This year we will celebrate the sacrament of Confirmation on Pentecost. At the 9:00 A.M. mass Father Charles will confirm 3 of our parishioners: Jaimee Castles, Nicole Chakowski and Wendy Huelsenbeck. Please keep them in your prayers as they take this important step in their lives as followers of the Lord.

For the Jewish people, Pentecost was a feast of thanksgiving that marked the conclusion of the grain harvest; it was also a time to commemorate the giving of the law at Sinai. It was celebrated 50 days after Passover. For the first Christian believers, gathered to celebrate this feast in Jerusalem, the giving of the Holy Spirit reinvented Pentecost. It marked a new beginning: God would be present among his people not in words carved in stone, but in a whole new way, living in their hearts, and speaking through them. Just as the old feast was a time to celebrate the abundance of God's gifts by giving back to God the first fruits of the fields, so the new Pentecost celebrates the incredible abundance of God's giving, the many gifts of the Holy Spirit.

Pentecost is "the joyful conclusion of the Easter season" (Proclamation of the Dates of Easter on Epiphany). It ranks with Christmas, Epiphany, and the Ascension (see GNLYC,59). It is a day to pull out all the stops, a day for incense, processions, banners, for creative expression of the truth we celebrate: the gift of the Holy Spirit has been given to us. Jesus is here!

Pentecost is 50 Days after Easter and is known as the birthday of the Church. This year it is on May 24, 2015.

Click Here to read about Pentecost in the Bible (Acts 2)

The stained glass window is from St. Thomas the Apostle Church in Bloomfield, NJ.

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Ascension Thursday

40 Days after Easter
This year it is celebrated on Thursday, May 14, 2015
A Holy Day of Obligation

Masses 7:30am, 11:30am & 7:30pm

Great feast that Easter is, one day (not even three days!) is insufficient to celebrate the fullness of the mystery of the resurrection. So, as Christians, we keep a fifty-day-long festival, punctuated by the Solemnity of the Ascension of the Lord - the fortieth day of Easter. The feast of the Ascension, like a prism, helps us focus the wondrous colors of the Easter spectrum. These images from the Ascension liturgy give us a sense of the hope and joy that color this feast: “Christ’s ascension is our glory and hope." "The joy of the resurrection and the ascension renews the whole world." "Where Christ has gone, we hope to follow." "Christ has passed beyond our sight, not to abandon us, but to be our hope." "Christ was taken up to heaven to claim for us a share in his divine life." If we have been united with Christ through baptism in his death and resurrection, we are surely united with him in the transformation and redemption of his humanity. What we celebrate, however, is not only a past or future event. We are given glimpses of our glorious destiny even now. So, feet firmly planted on earth, the community gathers to rejoice in the life we share with the risen Lord.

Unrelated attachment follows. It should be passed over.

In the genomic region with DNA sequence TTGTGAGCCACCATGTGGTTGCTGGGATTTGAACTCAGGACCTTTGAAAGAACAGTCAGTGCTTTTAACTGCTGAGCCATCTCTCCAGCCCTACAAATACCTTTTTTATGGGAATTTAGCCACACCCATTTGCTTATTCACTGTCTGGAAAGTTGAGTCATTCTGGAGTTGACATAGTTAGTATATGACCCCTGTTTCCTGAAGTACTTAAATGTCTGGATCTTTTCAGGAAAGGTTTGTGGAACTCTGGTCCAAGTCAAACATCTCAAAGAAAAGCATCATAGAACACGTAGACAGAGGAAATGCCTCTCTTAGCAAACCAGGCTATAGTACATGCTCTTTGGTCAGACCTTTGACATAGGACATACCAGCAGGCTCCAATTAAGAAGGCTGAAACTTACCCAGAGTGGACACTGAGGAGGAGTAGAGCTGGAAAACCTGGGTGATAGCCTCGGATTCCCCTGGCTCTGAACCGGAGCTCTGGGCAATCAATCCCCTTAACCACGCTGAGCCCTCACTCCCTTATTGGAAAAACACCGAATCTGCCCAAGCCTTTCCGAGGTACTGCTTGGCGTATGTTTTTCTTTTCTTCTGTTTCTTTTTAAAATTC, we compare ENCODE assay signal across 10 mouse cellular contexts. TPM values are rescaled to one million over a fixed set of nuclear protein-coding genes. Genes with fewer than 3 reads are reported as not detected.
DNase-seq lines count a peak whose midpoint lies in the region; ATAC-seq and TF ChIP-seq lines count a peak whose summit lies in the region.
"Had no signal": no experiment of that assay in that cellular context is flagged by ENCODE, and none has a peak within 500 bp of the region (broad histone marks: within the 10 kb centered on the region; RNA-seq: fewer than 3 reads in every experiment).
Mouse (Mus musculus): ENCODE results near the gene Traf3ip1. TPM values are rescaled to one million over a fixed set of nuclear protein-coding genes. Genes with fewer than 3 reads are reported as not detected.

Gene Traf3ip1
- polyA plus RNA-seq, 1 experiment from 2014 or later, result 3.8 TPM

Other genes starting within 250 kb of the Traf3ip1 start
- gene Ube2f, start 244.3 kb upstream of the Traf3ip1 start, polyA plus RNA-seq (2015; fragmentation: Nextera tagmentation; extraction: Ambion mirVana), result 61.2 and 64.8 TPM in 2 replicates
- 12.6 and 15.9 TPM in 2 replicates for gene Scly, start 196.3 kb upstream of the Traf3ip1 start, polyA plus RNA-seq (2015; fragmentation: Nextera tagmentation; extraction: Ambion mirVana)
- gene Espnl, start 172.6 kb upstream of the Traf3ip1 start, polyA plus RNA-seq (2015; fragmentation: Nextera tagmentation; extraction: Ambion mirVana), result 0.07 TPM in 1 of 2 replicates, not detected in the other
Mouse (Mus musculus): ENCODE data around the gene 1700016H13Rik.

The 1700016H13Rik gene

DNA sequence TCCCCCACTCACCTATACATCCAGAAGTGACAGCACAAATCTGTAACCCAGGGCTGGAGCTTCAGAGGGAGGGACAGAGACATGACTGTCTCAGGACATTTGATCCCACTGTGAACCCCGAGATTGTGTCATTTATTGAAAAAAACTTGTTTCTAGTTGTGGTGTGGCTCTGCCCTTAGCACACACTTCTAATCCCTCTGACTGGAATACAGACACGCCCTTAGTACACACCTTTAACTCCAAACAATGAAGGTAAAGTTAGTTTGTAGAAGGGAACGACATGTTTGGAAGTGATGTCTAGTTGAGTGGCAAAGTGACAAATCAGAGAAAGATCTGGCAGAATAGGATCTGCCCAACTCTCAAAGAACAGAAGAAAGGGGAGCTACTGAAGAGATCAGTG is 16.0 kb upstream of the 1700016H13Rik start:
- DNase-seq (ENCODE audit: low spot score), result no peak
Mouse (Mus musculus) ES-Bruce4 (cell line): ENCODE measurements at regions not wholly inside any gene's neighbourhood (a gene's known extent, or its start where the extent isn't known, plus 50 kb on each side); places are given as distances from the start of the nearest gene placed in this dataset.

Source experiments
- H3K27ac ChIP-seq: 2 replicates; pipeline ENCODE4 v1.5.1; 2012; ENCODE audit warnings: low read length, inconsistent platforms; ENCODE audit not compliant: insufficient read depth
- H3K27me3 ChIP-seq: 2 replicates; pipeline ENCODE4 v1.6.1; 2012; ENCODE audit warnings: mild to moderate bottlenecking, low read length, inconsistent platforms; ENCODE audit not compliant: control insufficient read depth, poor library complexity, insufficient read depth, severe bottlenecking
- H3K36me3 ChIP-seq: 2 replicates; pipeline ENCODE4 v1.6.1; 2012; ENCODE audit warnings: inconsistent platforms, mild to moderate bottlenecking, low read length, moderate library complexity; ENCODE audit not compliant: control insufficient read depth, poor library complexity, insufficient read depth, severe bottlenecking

Text: Copyright © 2001 Archdiocese of Chicago: Liturgy Training Publications, Chicago IL Text by Gabe Huck. All rights reserved. Used with permission.

Stained Glass Window from Saint Thomas the Apostle Church, Bloomfield New Jersey


Alleluia! Alleluia! He is Risen!

The fifty-day feast of Easter developed from the harvest feast of ancient Israel known as "Shavuot," or the "Feast of Weeks." It was a period of seven weeks (a "week of weeks") plus one day, beginning with Passover and concluding with the fiftieth day, the day of Pentecost. The fiftieth day marked the end of the barley harvest and included an offering of the first fruits. By the time of Jesus, this festival also had become a celebration of the giving of the Law on Mount Sinai.

The themes of harvest, Exodus and the Law also became part of the Christian celebration. Christians celebrated the Passover of Jesus through death to new life and the Covenant that was established in him. Images of Christ as paschal Lamb and as first fruits are the earliest Easter images used by St. Paul.